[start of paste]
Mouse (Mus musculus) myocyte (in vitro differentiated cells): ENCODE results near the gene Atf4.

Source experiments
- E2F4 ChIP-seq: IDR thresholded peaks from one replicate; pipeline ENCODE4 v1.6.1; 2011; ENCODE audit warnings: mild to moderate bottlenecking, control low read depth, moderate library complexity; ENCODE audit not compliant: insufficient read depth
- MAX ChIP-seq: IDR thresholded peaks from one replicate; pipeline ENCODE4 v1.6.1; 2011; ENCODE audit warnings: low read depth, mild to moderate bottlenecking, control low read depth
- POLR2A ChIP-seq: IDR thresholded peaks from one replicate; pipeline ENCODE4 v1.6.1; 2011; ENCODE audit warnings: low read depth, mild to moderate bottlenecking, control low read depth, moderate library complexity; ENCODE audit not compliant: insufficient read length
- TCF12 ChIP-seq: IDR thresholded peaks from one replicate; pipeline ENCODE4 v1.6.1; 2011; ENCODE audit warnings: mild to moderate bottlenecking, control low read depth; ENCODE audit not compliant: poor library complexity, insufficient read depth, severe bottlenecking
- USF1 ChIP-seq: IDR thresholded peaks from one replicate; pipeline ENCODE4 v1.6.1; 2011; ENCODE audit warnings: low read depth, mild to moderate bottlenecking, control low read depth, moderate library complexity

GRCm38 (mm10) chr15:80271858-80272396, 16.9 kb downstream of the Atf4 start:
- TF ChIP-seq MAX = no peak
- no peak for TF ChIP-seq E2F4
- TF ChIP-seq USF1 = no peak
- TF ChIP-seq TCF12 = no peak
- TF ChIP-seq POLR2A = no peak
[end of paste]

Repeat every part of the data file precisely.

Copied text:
Mouse (Mus musculus) myocyte (in vitro differentiated cells): ENCODE results near the gene Atf4.

Source experiments
- E2F4 ChIP-seq: IDR thresholded peaks from one replicate; pipeline ENCODE4 v1.6.1; 2011; ENCODE audit warnings: mild to moderate bottlenecking, control low read depth, moderate library complexity; ENCODE audit not compliant: insufficient read depth
- MAX ChIP-seq: IDR thresholded peaks from one replicate; pipeline ENCODE4 v1.6.1; 2011; ENCODE audit warnings: low read depth, mild to moderate bottlenecking, control low read depth
- POLR2A ChIP-seq: IDR thresholded peaks from one replicate; pipeline ENCODE4 v1.6.1; 2011; ENCODE audit warnings: low read depth, mild to moderate bottlenecking, control low read depth, moderate library complexity; ENCODE audit not compliant: insufficient read length
- TCF12 ChIP-seq: IDR thresholded peaks from one replicate; pipeline ENCODE4 v1.6.1; 2011; ENCODE audit warnings: mild to moderate bottlenecking, control low read depth; ENCODE audit not compliant: poor library complexity, insufficient read depth, severe bottlenecking
- USF1 ChIP-seq: IDR thresholded peaks from one replicate; pipeline ENCODE4 v1.6.1; 2011; ENCODE audit warnings: low read depth, mild to moderate bottlenecking, control low read depth, moderate library complexity

GRCm38 (mm10) chr15:80271858-80272396, 16.9 kb downstream of the Atf4 start:
- TF ChIP-seq MAX = no peak
- no peak for TF ChIP-seq E2F4
- TF ChIP-seq USF1 = no peak
- TF ChIP-seq TCF12 = no peak
- TF ChIP-seq POLR2A = no peak